Pakistan Rearrests 4 Men in Daniel Pearl Case

Pakistan Rearrests 4 Men in Daniel Pearl Case

The Pakistani authorities said Friday that four men had been rearrested in the abduction and killing of the American journalist Daniel Pearl after a court overturned their convictions just the day before. The government will appeal their acquittals to Pakistan’s Supreme Court, officials said.

On Thursday the High Court in Sindh Province overturned the murder conviction of Ahmed Omar Sheikh, a high-profile British-born militant accused of masterminding the 2002 abduction and killing of Mr. Pearl. It also tossed his death sentence, reducing it to seven years, a move that would have allowed him to be freed for time served. The convictions of three other men in the case on murder and terrorism charges were also overturned.

The court decision was widely condemned by American officials and journalists’ groups. Welcoming Pakistan’s move to appeal on Friday, a senior State Department official said, “The overturning of the convictions for Daniel Pearl’s murder is an affront to victims of terrorism everywhere.”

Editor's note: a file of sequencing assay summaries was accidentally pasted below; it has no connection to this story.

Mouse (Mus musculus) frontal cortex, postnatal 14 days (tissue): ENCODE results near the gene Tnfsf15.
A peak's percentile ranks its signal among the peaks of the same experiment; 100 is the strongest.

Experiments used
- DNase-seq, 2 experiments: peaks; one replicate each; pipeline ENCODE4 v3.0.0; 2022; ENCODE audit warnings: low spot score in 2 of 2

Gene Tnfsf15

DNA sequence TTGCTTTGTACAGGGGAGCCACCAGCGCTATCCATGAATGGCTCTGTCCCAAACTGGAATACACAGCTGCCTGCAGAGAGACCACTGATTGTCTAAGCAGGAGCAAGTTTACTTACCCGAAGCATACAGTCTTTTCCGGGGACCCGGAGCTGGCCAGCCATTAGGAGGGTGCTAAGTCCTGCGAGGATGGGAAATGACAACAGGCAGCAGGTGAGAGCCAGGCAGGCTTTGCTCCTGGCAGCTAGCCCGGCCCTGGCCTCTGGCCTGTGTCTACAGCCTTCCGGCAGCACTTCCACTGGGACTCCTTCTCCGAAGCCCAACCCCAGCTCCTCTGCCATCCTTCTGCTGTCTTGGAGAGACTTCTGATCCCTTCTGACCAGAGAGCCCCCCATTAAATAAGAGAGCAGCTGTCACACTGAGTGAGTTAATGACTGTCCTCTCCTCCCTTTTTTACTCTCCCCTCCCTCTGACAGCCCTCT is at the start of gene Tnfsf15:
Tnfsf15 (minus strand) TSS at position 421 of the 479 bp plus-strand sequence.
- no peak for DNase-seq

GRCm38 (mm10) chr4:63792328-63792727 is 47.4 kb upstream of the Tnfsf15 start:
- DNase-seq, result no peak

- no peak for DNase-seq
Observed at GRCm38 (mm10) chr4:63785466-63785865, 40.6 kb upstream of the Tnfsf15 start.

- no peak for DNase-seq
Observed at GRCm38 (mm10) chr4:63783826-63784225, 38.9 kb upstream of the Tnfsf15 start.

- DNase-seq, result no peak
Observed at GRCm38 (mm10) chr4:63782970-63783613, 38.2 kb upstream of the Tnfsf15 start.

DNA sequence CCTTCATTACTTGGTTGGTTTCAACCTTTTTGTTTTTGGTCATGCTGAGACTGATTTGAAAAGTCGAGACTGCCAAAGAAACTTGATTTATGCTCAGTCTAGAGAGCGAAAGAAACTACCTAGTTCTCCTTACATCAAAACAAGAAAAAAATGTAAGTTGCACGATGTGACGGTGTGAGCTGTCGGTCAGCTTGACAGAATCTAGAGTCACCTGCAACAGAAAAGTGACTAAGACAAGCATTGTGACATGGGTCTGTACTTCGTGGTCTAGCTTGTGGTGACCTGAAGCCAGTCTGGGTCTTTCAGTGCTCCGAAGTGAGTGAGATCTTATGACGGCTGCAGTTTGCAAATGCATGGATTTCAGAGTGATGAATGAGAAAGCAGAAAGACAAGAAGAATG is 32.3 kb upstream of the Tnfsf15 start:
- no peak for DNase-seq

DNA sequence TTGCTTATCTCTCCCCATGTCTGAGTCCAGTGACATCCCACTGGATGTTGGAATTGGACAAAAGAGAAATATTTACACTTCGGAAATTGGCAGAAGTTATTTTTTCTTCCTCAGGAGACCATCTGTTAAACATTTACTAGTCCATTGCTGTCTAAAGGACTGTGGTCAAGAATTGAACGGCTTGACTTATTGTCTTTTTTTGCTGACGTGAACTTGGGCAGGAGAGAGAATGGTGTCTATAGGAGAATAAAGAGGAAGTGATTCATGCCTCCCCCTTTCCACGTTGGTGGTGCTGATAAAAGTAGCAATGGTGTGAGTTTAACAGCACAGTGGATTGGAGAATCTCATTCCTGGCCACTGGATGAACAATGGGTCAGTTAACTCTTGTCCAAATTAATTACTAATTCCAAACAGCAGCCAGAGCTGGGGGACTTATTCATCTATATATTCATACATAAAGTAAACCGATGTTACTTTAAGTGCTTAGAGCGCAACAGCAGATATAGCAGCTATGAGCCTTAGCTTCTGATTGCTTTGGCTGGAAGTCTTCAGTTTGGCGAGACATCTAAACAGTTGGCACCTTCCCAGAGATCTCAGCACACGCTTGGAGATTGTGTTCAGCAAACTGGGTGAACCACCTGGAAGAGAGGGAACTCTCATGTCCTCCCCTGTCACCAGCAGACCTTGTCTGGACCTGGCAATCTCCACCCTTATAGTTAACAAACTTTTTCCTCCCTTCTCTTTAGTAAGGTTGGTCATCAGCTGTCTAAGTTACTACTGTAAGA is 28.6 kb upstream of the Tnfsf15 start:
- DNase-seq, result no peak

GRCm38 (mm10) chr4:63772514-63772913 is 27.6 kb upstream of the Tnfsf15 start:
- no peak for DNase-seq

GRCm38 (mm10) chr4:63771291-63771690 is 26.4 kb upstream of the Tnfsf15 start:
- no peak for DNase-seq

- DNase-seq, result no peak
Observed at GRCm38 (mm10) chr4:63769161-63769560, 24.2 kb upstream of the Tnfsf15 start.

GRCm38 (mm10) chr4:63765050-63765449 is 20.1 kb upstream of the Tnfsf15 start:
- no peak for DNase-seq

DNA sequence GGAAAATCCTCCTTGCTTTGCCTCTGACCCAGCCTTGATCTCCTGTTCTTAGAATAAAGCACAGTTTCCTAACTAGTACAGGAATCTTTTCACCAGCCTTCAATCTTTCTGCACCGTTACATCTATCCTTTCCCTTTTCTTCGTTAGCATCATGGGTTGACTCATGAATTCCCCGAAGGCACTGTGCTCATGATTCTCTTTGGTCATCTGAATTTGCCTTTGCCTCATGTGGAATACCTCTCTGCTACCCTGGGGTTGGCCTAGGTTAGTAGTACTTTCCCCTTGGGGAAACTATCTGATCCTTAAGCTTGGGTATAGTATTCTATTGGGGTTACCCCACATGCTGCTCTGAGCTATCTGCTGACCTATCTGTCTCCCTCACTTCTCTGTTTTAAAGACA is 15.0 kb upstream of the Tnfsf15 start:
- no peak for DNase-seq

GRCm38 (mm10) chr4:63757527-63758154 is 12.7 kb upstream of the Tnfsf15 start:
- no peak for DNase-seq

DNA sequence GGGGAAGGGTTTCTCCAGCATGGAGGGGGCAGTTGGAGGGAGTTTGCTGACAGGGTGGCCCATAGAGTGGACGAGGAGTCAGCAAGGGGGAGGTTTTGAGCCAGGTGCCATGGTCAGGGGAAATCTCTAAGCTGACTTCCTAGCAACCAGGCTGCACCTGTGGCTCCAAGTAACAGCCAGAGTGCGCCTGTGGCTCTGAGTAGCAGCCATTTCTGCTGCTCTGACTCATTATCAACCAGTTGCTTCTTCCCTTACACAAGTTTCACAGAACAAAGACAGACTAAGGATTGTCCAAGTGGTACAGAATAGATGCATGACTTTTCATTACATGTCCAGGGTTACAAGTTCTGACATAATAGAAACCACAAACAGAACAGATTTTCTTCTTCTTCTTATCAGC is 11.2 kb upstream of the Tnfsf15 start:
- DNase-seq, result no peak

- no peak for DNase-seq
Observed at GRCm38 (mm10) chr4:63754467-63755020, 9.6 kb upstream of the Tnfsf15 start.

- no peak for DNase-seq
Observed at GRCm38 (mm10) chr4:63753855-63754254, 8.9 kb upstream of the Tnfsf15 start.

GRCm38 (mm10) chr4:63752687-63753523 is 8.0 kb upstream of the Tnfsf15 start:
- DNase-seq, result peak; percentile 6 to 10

The official, Alice G. Wells, added, “Those responsible for Daniel’s heinous kidnapping and murder must face the full measure of justice.”

The Pakistani Interior Ministry said Friday in a statement that the men’s release was halted after they were rearrested through a measure allowing the government to hold suspects for three months.

The ministry said it “reiterates its commitment to follow due process under the laws of the country to bring terrorists to task.”

Officials said the release of the four men could create a serious problem with law and order.

Mr. Pearl, a reporter for The Wall Street Journal, was abducted and killed in 2002 in the southern port city of Karachi while he was working on an investigation about militant groups’ links to Al Qaeda.

The Sindh High Court had ruled that there was sufficient evidence against Mr. Sheikh in Mr. Pearl’s abduction but not his killing.

Pakistani officials said an appeal would be filed next week in the Supreme Court.

American officials have said they believe Khalid Shaikh Mohammed, accused of masterminding the attacks of Sept. 11, 2001, personally carried out Mr. Pearl’s murder.

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